Stanford and Antigua regulator 'blood brothers' in fraud, claims CFO

Chief financial officer says Stanford sealed fraud conspiracy in 'brotherhood ceremony' with Antigua supervisor

HOUSTON, TX - Accused fraudster Allen Stanford's larger-than-life story has taken a turn for the surreal, with assertions he became 'blood brothers' with the chief Antiguan regulator, according to allegations made as part of a plea deal with Stanford's former chief financial officer, James Davis.

Davis's plea deal, filed on August 27, takes the Stanford trial from the sublime to the ridiculous, by accusing the Texan billionaire of making a "blood oath" with Leroy King, Antigua's chief banking supervisor, in 2003, to hide a $7 billion fraud at the Stanford Financial Group.

Davis has entered a guilty plea to fraud and conspiracy charges made by a Federal District Court in Houston, alleging Stanford ordered him to report false revenue and false investment portfolio statements to banking supervisors as far back as 1988, when Stanford ran an offshore bank on the Caribbean island of Montserrat.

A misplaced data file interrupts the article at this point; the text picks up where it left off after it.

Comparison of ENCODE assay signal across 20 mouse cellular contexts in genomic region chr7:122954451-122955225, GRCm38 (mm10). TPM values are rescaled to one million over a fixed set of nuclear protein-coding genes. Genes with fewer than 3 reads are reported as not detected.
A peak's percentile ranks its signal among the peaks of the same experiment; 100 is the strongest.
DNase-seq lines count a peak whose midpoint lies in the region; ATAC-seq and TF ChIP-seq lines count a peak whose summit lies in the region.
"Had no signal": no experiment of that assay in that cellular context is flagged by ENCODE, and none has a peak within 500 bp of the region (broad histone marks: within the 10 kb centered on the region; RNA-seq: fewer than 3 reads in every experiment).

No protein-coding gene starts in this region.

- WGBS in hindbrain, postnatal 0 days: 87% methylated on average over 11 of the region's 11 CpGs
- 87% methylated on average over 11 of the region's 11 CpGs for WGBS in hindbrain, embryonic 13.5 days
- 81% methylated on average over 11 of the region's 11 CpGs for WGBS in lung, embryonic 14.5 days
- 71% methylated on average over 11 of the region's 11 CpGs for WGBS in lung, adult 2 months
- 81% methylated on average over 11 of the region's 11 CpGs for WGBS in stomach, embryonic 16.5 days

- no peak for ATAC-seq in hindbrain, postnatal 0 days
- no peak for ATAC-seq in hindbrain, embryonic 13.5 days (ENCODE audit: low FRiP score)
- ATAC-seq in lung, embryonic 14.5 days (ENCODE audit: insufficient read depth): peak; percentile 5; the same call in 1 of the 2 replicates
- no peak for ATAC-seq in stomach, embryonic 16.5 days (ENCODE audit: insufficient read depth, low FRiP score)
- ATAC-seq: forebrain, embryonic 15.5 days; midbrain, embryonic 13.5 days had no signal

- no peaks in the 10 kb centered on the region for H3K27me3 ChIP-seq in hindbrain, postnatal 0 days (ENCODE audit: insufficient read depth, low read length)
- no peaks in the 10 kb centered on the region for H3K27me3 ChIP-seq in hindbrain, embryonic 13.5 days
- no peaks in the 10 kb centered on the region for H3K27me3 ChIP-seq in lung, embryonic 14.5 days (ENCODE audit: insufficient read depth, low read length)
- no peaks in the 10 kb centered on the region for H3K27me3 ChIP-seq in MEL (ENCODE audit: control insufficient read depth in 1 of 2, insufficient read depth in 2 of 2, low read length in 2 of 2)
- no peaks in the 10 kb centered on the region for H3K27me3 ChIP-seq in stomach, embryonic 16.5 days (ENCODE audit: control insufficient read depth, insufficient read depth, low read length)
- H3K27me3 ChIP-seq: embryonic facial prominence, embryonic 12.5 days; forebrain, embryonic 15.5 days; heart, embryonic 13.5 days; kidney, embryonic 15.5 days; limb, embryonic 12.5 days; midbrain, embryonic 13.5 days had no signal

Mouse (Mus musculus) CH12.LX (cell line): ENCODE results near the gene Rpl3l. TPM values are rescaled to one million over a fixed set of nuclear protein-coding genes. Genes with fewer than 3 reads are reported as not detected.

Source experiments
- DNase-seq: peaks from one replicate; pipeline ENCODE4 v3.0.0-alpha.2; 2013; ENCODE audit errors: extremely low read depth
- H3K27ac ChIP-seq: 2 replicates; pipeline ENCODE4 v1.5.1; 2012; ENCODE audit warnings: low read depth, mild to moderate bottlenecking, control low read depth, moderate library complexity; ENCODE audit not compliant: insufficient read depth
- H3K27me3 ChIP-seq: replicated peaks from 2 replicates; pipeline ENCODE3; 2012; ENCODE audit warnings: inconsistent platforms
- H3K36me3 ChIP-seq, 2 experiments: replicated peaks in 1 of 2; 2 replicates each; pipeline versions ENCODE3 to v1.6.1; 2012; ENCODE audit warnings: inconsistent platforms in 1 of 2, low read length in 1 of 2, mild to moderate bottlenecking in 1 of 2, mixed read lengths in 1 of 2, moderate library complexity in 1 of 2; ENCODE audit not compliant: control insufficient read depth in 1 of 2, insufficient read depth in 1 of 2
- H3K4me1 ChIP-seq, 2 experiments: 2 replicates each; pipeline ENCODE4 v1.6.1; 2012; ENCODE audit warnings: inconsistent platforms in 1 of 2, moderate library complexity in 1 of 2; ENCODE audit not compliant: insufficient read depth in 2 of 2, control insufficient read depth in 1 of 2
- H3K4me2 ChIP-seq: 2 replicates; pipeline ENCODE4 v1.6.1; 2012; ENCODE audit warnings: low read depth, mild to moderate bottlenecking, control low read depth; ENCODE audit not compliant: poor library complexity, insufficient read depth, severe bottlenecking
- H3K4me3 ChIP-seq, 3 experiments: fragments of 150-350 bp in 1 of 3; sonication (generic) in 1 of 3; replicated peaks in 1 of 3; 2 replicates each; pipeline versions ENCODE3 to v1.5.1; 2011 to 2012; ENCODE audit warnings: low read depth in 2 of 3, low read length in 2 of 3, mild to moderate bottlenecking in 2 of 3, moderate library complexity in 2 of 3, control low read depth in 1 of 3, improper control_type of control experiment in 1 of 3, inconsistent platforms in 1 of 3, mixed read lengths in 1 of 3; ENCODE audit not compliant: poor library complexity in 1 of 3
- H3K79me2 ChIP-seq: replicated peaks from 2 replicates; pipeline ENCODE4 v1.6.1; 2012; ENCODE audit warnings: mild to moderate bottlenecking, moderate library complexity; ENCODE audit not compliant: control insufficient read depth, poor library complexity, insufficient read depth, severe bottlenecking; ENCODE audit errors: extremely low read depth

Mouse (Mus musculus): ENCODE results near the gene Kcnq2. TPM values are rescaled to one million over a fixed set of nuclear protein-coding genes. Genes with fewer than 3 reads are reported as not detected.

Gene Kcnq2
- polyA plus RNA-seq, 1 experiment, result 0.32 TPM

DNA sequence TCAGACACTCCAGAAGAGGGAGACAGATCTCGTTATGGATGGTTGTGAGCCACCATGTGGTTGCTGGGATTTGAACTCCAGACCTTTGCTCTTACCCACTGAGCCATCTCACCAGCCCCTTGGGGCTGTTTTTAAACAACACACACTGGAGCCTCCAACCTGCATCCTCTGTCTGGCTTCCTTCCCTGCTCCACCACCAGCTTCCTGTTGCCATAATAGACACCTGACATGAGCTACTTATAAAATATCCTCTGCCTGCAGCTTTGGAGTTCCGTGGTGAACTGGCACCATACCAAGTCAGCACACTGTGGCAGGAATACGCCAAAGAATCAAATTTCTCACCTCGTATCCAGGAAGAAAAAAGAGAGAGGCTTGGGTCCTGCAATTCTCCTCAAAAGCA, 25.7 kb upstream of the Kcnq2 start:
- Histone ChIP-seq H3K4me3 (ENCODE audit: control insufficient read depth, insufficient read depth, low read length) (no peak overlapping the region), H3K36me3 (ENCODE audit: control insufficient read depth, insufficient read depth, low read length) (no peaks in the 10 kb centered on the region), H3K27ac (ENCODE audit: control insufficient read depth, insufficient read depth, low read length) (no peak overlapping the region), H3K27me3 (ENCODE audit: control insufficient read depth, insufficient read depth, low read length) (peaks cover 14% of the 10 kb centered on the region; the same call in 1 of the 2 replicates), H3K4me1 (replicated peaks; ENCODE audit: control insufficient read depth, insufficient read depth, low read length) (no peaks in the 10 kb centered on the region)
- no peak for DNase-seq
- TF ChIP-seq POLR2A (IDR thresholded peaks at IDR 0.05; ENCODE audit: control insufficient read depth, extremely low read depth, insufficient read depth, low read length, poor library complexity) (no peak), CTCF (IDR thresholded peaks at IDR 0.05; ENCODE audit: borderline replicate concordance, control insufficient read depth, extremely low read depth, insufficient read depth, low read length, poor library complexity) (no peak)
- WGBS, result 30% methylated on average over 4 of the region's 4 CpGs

"I did wrong. I'm sorry. I apologise. And I take responsibility for my actions," said Davis in a post-hearing statement.

Stanford, who was knighted by Antigua and Barbuda in 2006 as the leading employer within the Caribbean island economy, is alleged to have bribed King through payments to a Swiss bank account, as well as gifting him Super Bowl sports tickets.

In return, King - who Davis says referred to Stanford as "Big Brother" - is alleged to have colluded in a fraud conspiracy to hide a multibillion-dollar international Ponzi scheme from US and other regulators.

Reports first surfaced in February that US authorities, including the FBI, the Securities and Exchange Commission (SEC), Financial Industry Regulatory Authority (Finra) and Florida state supervisors, were investigating Stanford's financial network for fraud.

Davis's plea alleges Stanford and he attempted to cover up evidence of fraud throughout the middle of 2008 by inflating the value of assets through a bogus Antiguan real estate deal that would convert a $65 million transaction into a fictitious $3.2 billion asset.

Stanford and Davis are accused of defrauding 30,000 investors out of $7 billion, filing false disclosures to investors and regulators, in addition to diverting more than $1.6 billion into undisclosed personal loans to Stanford, and conspiring to obstruct an SEC investigation.

The FBI served Stanford with an SEC civil compliant on February 19, but he was not arrested until June 18, after US authorities, still suffering media strife from the Madoff scandal, had been forced to admit they did not know Stanford's location.

Stanford, who has vociferously denied any wrong-doing in the case, was also due to appear in court on August 26, but a soaring pulse rate caused him to be hospitalised earlier that morning, with his lawyers subsequently saying he must either undergo angioplasty or have a heart catheter fitted.

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